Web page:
Consumers really have a lot of control. It is just they don’t tend to exercise it. If a consumer truly wants to buy local fruits and vegetables, number one are Farmers’ Markets. You can’t sell at a farmers’ market unless you are a California grower. San Diego County is a San Diego grower. Right there, you know instantly that you are buying locally. If a farmer ships out of the area, goes to a nutritional packing house, they will only get 19%-20% of the food dollar. If it stays local and takes the middlemen out of the equation, they might be able to give a better price for the product they sell.
Tomatoes are the number one favorite fruit among Americans. As reporter Ed Joyce tells us, San Diego county grows the nation’s largest fine, ripen crop.
San Diego County has the largest community of organic growers in the state and nation, with 343 farms growing more than 150 crops. We wanted to find out what the difference was between organic and conventionally grown tomatoes and whether the way they were grown affect the taste. While tomatoes might be America’s favorite, they’re also the fruit we’re least satisfied with when it comes to grocery store produce. So we went to the OB People’s Organic Food Market to talk with the coop’s marketing director, Amber McHale to find out why the store only buys and sells organic tomatoes. As a disclaimer, I’m a member of the coop.
AMBER MCHALE – Marketing Director, OB People’s Coop
Some crops have been proven organically to have a higher yield of certain of vitamins, not all. That’s a study that is still ongoing. But again, for me and for most of these shoppers, it is not the extra added nutrition, although again, we have healthy soya, we are going to have a healthy product. It’s the lack of what’s not in there: the synthetic, toxic pesticides, those fertilizers.
Organic growers say residue from pesticides can be harmful, especially to children. The EPA recently announced it will begin a series of test on pesticides and their effects on human endocrine systems which regulate growth, metabolism and reproduction. An environmental group in Washington, DC ranked 43 fruits and vegetables based on the amount of pesticides, but not the toxicity of its pesticide found on them. Tomatoes rank halfway down the list, with 47% of the tomatoes containing pesticides. Peaches were the worst offender with 97%.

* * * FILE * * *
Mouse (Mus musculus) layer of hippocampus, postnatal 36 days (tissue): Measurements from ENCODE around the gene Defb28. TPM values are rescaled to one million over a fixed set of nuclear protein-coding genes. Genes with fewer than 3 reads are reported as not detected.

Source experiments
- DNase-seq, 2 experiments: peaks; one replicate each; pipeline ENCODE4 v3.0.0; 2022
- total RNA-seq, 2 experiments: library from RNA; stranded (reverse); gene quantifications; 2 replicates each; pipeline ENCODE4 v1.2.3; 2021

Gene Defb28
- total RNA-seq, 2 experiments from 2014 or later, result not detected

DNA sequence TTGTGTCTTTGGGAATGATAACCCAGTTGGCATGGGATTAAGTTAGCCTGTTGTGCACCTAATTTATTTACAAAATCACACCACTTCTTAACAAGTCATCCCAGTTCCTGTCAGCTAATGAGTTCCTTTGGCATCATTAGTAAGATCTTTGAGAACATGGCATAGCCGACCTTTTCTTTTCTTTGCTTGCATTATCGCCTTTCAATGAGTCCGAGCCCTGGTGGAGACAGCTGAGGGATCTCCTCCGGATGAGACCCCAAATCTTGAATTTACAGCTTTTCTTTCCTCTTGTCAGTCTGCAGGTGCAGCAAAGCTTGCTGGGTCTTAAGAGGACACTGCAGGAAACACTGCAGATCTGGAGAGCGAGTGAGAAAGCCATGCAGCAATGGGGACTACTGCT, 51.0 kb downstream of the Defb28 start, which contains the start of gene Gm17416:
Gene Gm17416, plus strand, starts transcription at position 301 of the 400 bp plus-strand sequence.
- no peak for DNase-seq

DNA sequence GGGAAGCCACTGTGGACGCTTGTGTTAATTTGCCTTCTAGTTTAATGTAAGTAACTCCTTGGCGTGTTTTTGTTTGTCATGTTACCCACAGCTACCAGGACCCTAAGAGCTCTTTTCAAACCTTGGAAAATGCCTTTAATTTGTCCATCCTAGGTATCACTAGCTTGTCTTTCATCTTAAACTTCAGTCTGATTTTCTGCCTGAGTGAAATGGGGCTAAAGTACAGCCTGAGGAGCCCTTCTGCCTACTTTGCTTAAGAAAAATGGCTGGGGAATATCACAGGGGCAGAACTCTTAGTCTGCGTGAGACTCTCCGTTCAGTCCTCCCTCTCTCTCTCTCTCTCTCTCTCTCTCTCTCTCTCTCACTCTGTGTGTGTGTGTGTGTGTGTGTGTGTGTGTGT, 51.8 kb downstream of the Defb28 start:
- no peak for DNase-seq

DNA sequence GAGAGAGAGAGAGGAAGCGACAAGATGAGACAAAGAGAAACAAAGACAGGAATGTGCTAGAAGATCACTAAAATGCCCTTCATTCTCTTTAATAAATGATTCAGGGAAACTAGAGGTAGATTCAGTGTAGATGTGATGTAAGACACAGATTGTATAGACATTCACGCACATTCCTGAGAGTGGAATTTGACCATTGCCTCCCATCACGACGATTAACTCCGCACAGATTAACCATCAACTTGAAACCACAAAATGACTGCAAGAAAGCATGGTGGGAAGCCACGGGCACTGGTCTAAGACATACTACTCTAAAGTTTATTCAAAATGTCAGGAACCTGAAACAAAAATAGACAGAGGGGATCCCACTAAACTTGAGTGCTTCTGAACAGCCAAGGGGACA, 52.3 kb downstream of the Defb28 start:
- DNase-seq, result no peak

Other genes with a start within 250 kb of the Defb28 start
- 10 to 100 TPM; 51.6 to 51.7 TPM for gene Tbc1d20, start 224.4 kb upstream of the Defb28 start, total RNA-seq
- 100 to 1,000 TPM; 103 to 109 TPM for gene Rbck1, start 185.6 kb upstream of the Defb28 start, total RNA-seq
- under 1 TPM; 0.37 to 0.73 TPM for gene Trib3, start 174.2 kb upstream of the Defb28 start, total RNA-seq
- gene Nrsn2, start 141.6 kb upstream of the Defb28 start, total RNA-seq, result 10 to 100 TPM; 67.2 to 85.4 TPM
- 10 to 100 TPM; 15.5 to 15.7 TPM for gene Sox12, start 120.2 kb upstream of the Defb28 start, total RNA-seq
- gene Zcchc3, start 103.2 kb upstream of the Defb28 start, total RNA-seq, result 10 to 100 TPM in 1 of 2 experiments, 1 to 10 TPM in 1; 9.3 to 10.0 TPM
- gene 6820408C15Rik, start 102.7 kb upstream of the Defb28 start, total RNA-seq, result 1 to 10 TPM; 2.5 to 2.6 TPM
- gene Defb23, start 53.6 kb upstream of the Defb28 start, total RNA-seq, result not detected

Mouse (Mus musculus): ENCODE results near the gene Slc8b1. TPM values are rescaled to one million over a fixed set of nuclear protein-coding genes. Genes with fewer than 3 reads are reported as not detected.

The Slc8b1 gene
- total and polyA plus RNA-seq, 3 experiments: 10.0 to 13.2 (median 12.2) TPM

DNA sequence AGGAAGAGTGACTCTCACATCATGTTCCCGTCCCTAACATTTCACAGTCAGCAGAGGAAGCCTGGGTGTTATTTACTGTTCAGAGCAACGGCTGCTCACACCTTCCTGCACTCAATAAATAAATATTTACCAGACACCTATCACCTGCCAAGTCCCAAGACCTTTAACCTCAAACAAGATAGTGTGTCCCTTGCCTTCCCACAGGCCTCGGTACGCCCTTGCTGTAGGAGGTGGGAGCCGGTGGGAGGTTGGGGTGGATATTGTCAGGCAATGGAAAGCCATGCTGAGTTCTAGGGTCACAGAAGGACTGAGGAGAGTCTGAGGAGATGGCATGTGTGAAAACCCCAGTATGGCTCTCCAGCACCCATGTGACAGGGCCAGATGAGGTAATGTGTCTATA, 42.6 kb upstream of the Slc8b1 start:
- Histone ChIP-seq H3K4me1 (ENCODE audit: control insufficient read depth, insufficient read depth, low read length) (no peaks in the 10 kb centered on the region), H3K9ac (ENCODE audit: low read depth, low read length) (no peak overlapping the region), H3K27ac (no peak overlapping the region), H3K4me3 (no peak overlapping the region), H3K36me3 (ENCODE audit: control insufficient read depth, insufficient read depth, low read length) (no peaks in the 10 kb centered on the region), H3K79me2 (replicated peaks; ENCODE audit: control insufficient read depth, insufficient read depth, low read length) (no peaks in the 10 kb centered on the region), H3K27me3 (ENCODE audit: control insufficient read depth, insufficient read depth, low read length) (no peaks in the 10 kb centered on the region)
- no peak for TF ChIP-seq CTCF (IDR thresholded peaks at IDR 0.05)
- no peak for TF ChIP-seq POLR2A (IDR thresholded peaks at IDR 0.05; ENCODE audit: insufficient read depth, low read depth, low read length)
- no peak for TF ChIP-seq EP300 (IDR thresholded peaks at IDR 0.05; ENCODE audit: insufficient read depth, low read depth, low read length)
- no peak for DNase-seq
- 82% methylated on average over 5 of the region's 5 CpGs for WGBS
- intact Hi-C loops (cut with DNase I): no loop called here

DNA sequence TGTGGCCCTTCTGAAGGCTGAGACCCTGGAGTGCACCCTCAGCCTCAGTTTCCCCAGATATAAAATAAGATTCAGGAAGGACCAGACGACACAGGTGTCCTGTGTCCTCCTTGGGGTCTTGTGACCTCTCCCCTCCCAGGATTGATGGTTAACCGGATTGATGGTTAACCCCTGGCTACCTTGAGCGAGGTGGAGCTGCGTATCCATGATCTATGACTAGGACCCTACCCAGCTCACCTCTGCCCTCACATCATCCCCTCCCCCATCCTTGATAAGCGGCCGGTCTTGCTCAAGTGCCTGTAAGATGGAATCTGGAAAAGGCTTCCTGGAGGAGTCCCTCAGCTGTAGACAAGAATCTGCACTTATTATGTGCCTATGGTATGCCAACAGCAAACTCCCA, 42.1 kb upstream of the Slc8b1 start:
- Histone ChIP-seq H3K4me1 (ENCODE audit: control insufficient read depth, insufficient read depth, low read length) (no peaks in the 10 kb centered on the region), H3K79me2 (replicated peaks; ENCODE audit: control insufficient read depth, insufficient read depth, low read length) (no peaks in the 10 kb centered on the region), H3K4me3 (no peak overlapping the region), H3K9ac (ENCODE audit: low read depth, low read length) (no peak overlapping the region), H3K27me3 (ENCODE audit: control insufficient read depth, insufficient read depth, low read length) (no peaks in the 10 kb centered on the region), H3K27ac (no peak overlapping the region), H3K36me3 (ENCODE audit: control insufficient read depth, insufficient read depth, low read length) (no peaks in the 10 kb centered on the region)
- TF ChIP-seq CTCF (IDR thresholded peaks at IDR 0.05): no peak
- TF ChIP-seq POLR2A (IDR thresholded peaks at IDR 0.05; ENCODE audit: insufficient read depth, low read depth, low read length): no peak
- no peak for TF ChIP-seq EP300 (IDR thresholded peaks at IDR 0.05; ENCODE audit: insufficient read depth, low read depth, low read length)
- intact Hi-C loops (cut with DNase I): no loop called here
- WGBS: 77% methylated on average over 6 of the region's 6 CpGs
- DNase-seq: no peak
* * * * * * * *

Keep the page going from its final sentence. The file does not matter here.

Where do these tomatoes come from? Do they come from San Diego County, they come from California?
Right now, all our tomatoes are coming from California. The jumbos, the cherry and the heirloom are coming locally from BY’s ranch and the Romas are coming from the Central Valley, so it is regional and it is not local.
KC Anderson is an organic grower. He and his mother grow 13 varieties of organic heirloom tomatoes in Valley Center. It is late in the season, so Anderson’s crop is winding down, but buying locally grown organic tomatoes at a farmer’s market is as direct and fresh as they come. But do they taste better?
CASEY ANDERSON – Local Grower
They all have different tastes. I mean, the green zebras, this is fully ripe. I mean this is what they look like. They are really sweet but they taste like they have lime drizzled over the top; they are really tangy.
When it comes to flavor, it may just be a matter of taste. However, most tomatoes bought at the grocery store have been picked while they are green so they can survive long trips across the country. They’re ripened artificially with ethylene gas. Temperature also plays a role. Tomatoes won’t ripen in temperatures below 50⁰. Some varieties are also bred for shape, color and shelf life, not necessarily taste.
In California, most tomatoes are destined for cans. The state produces 90% of the country’s processed tomatoes.
Americans eat more per capita than ever before. According to government statistics, 1/3 of us are obese. We buy $.99 hamburgers and chicken that cost less than a dollar a pound. Producers in the food chain tell us we want cheaper food and we want more of it.
Obviously, the consumer vote tells you what it is going to do. If you are raising something that the consumer doesn’t want, then you don’t sell it. You are not going to raise it again. So you will vote.
And we have voted with our money. We don’t have enough time to peel our own oranges and we are too busy to find out what’s in our food.
The soccer moms don’t have enough time to do everything that she does and worry about the quality or the source of the fish sticks she feeds her kids. Then she can look at these websites to figure out how to do this.
Can we actually track our food on the dinner plate to the farm, field or ocean? Most of it, we can’t. What happens when that search leads us here? The video you are about to see is graphic and disturbing. Last year, a California meat company issued the largest meat recall in history. 143 million pounds of beef was recalled after humane society video revealed sick cows dragged to slaughter. It is illegal to use sick animals in the meat supply because of the risk of disease. We had several questions for the USDA when we began our investigation into food. They didn’t respond to most of our emails or our request for an interview. We did learn however, that so much of this information is available to the public on government and trade association websites and in the scientific literature. Maybe we just stopped paying attention because the new mass produced food chain has made life easy and the food we eat cheap or maybe, we just don’t want to know where our food comes from.
You can find out more about our food investigation by going to our website, kpbs.org/food. You can also leave a comment; we would love to hear from you. For KPBS and Envision San Diego, I’m Joanne Faryon. Thanks for watching.
Food: A Documentary Pt. 5 has been transcribed by Affordable Grocery, a leading grocery philadelphia provider along with starting a new “feed the homeless” program in the Philadelphia region.